Link Posted: 9/6/2010 8:33:40 AM EDT
[Last Edit: 9/6/2010 8:34:01 AM EDT by PantherArms762]
Kansas City has done better than most of the country but we're still down 10-15%.

My wife and I are loving looking at houses right now.

Brand new homes in subdivisions all over the city that used to sell for $170-$180K are now below $160-$150K.

We're going next week to talk to a builder and we're kinda hoping he's desperate.

Bring on the winter build discounts!
Link Posted: 9/6/2010 8:34:43 AM EDT
[Last Edit: 9/6/2010 8:44:17 AM EDT by seven-six-two]
Prices are down, but the worst damage is in what I call the "aspirational" range. Which is the 3000+ sqft overstuffed McMansion on a 8,000 to 10,000 sqft lot. But very little property in that segment is selling.

Decently priced, small homes under $400K are selling when priced appropriately, and are "move-in-ready". Stuff in the $400K to $800K range (the "aspirational" range) is languishing. Properties over $800K are barely moving at all. But that has been the case for several years as around here, buying a $1M home has always been a risky business.

I've seen houses that sold at the peak for $950K sell for $640K once the bank had them. Unfortunately, because of the way property taxes are calculated, even this precipitous drop left the buyers with a property tax bill that was not reduced. For the previously mentioned house, the taxes were just over $1000 a month. No thank you.

One home a few blocks away from us was asking $750K, and is now asking $498K. But again, there just are not the buyers.

However, now that we have reached the point where those who have not lost their jobs, are now unlikely to lose their jobs, they can at least make their mortgage payments, and will probably wait for the market to recover before they sell, assuming they have no compelling reason to sell. That will reduce the number of buyers, but also the number of sellers, and eventually things will find balance.

Median household income in my city is about $72K. There is a thin veneer of wealth, but much of it is t he usual leased, or on credit Tahoe/Suburban/E-class/S-class types. I believe that many of the "aspirational" crowd will spend a long time waiting to sell, especially those homes that require Jumbo financing.

In 2009, for a city of some 24,000 people, some 355 homes sold, and almost 20% of those were "distressed" (Bank owned or short sale)

Take the median household income, and because of the typical L-curve distribution, you won't find many households with an income 2x that. Here, that would be $144K. Selling a home for more than 3x that ($432K) starts to get difficult. There just are not the buyers. I know one builder who's last development was all $850K to $1.2M in this city. They took a long time to sell, and some of them have already been foreclosed and sold for under $700K. His current development is "from the low $400k's".

For the O.P. If you got a fixed rate note, and your mortgage is less than 3x your gross income, then you'll probably be fine. The house you live in is not an "investment". Pulling money out when it goes up in value means selling and moving to something lesser (because house prices tend to rise in unison) or taking on debt. Many Americans have finally learned that debt is not wealth. Don't expect to see your house price rocket upwards in the near future, but don't expect it to tank either. Just expect to wait at least 3 to 5 years for the bank-owned and distressed owners to flush out, and for some stability to apply to the non-distressed market. Buying at 2003 prices, you're on the early end of the bubble, but inflation eventually will take it's toll, so you're more like buying at 2001/2002 prices. Having a sub $250K home means you will have a far greater pool of available buyers, than say a $600K home, so even if you do find yourself needing to sell, your 20% down, should give you more than enough cushion if the worst comes to the worst.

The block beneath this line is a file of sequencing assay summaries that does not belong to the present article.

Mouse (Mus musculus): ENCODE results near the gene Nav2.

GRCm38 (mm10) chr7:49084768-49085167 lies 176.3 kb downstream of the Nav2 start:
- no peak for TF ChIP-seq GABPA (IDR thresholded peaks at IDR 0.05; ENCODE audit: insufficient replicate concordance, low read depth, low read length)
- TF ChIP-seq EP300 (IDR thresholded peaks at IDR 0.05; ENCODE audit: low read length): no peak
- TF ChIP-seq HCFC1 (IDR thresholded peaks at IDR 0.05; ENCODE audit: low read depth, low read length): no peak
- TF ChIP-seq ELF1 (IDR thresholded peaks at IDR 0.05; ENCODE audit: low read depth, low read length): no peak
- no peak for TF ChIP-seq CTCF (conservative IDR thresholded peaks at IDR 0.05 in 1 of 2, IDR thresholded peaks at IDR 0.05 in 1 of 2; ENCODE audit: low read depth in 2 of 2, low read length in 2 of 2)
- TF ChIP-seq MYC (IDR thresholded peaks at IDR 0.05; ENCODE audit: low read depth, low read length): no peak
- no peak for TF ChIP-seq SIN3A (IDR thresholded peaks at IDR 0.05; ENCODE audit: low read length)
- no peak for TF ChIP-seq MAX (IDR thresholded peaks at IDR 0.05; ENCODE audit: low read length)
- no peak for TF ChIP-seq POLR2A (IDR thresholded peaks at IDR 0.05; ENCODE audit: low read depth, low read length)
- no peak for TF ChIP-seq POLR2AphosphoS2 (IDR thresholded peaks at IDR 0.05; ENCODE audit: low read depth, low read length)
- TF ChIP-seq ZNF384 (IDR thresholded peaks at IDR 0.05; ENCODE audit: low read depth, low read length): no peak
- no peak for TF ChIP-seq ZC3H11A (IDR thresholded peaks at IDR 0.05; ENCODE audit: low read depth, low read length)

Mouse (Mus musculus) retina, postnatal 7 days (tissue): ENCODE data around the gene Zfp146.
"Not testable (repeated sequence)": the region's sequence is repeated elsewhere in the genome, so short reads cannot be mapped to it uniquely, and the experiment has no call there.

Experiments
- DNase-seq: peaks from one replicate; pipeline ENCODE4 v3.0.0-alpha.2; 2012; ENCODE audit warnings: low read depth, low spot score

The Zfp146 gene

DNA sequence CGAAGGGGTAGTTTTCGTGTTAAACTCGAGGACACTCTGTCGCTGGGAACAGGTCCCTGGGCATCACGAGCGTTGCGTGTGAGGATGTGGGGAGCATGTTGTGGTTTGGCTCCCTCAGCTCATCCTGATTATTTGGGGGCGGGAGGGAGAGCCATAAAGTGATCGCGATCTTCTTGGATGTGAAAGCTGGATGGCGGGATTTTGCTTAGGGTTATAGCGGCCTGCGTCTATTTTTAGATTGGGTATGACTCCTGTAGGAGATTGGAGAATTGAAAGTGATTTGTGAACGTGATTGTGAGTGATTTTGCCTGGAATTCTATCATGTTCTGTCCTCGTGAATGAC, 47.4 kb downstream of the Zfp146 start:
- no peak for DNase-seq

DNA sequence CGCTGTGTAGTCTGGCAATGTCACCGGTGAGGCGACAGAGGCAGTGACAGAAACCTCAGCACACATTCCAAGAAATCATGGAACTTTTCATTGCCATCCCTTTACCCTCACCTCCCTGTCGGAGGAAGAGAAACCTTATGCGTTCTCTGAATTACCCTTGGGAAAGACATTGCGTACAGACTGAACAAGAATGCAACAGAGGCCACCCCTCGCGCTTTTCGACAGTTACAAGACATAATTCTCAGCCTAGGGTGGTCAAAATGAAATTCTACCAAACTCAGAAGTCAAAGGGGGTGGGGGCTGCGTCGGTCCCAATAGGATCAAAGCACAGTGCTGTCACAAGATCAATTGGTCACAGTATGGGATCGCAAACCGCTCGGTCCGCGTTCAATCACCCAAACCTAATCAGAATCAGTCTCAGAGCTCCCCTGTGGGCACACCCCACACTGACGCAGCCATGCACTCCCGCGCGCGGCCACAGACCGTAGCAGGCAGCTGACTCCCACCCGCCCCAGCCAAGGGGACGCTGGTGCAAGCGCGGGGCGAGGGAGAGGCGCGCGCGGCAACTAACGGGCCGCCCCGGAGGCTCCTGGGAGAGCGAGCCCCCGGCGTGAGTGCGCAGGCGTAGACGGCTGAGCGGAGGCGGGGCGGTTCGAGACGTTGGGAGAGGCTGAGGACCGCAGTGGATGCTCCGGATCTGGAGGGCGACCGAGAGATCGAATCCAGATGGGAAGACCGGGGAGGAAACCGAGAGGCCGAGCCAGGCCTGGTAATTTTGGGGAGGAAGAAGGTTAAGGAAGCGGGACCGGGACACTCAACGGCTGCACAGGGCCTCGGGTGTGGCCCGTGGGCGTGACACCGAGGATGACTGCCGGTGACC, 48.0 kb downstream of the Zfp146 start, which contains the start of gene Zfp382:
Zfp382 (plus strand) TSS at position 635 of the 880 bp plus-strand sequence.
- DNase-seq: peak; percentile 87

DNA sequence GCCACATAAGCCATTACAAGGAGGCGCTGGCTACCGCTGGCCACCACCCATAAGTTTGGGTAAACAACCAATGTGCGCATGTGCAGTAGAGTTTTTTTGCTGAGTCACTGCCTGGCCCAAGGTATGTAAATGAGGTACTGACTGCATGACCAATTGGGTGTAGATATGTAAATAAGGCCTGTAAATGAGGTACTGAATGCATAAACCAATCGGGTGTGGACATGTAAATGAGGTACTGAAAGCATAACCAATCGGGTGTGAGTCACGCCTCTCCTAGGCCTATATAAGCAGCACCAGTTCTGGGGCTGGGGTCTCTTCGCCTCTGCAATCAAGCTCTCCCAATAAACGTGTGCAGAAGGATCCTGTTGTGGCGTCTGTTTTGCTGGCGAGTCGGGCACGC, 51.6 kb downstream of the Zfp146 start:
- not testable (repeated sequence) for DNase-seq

Zillow uses recent comps, and if (like most cities) a large amount of property moving is bank owned, that will push the prices down far more than expected, often due to the repairs necessary to foreclosures in order to bring them back up to standard, so it does not necessarily represent what a well-maintained home will sell for.
Link Posted: 9/6/2010 8:41:19 AM EDT

Originally Posted By raven:
I notice the really expensive houses, the ones over $1m, their prices keep coming down and down but they're still up for sale in ads. Even almost a year later, I recognize the same houses for sale but they're cheaper.

No change in the normal $300k-$400k houses. Prices seem to be about 50% higher in the nicer, older sections of town for old houses of average size.

I read in some housing blog that there wasn't a single home sold above 750k in all of the USA during the month of July.

Link Posted: 9/6/2010 8:41:37 AM EDT
Way down here but stabalized. The giant rash of foreclosures has severely crippled the tri county areas housing market. We lost about 40% from what we paid for our house. Sure am glad we bought when we did and not during the boom. My neighbors is underwater by what we paid for our house originally.
Link Posted: 9/6/2010 8:54:03 AM EDT
Stuff near me has indeed dropped, but not nearly to what the properties are truly worth. People want to re-coup some of their money that they unwisely spent on a McMansion not worth anything near what they paid for it... People seem to forget that housing is a fluid market, not a guaranteed pay-off.
Link Posted: 9/6/2010 8:59:26 AM EDT